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500ton trucks...

Discussion in 'Other Earthmoving Equipment' started by MetalDragon_boy, Feb 1, 2007.

  1. Backyard

    Backyard Member

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    Not bigger, just cheaper...

    :cool: The move to alternating current(AC) is typical for heavy equipment as well as cars...the AC part is already about us in Diesel-electric locomotives.

    The prime mover turns an AC alternator, the current is changed to DC through a DC thryster to control amperage, then through an AC inverter, then to an AC traction motor featuring no brushes, etc. The only moving parts are the armatures.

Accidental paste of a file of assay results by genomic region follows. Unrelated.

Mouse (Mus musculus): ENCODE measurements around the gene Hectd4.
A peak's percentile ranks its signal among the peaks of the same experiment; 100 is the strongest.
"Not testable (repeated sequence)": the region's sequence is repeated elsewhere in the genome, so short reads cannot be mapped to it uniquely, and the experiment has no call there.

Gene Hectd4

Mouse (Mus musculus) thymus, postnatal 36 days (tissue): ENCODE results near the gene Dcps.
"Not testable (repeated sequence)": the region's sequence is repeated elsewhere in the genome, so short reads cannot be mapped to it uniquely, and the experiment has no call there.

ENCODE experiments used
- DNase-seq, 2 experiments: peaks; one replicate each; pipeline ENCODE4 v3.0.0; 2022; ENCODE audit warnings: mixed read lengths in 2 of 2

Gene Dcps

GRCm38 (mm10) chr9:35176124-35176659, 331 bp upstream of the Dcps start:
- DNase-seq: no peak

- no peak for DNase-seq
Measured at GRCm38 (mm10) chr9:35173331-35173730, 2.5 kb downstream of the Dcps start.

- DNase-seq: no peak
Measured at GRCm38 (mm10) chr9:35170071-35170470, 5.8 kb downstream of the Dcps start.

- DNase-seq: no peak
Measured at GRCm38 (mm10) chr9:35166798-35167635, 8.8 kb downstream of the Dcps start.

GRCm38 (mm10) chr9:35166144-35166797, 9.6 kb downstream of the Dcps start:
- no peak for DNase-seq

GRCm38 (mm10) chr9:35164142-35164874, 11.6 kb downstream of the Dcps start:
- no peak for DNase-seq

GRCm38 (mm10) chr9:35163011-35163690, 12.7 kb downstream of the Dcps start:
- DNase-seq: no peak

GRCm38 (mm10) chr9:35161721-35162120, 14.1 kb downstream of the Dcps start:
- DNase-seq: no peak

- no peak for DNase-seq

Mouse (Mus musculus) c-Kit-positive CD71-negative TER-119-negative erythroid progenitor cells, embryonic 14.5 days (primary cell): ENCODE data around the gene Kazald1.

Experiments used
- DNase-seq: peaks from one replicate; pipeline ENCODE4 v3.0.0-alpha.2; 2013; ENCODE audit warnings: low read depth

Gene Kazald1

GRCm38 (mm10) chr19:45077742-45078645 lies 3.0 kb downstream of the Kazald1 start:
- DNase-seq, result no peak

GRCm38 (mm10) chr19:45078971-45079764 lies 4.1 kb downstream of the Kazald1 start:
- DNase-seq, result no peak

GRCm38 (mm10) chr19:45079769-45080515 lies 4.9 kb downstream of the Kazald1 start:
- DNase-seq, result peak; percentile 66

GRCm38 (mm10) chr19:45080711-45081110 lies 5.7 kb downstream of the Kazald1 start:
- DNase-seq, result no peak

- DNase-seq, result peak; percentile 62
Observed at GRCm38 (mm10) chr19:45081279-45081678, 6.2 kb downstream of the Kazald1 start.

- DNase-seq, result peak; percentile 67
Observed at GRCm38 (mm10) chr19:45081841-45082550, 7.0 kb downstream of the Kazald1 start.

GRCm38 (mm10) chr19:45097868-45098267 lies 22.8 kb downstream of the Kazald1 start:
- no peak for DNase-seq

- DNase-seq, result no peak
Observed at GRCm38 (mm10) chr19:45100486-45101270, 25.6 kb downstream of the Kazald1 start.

Uphill operation is simple, mash the gas & git'er done, however there is no stall point...the machine will simply sit there under full power if it can't pull(but it will). This is where DC motors would melt...no problem with AC. That is why Caterpillar has traditionally held back from electric-drive. Especially since they have spend so much developing the worlds best mechanical drive train.

    Downhill, dynamic-electric braking will be utilized & the power produced will be stored in batteries to aid the prime mover thereby reducing fuel consumption(they hope). That's provided they have enough space for storage batteries(they do). Dynamic braking in a short word uses power generated by the same motors that spin the wheels to slow down the vehicle, reducing the danger of hot hydraulic oil as seen with the current system of retarders.

    All systems are monitored by operations, diagnostics & archive computers that are linked to a system that will eventually eliminate the need for human intervention, that answers the lack of "common sense."